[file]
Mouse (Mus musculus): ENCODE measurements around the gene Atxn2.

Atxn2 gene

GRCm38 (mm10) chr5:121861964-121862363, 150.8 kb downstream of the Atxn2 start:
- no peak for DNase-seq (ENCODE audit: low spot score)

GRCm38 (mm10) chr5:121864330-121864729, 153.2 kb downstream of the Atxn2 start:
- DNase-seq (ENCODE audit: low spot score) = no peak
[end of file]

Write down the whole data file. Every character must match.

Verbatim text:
Mouse (Mus musculus): ENCODE measurements around the gene Atxn2.

Atxn2 gene

GRCm38 (mm10) chr5:121861964-121862363, 150.8 kb downstream of the Atxn2 start:
- no peak for DNase-seq (ENCODE audit: low spot score)

GRCm38 (mm10) chr5:121864330-121864729, 153.2 kb downstream of the Atxn2 start:
- DNase-seq (ENCODE audit: low spot score) = no peak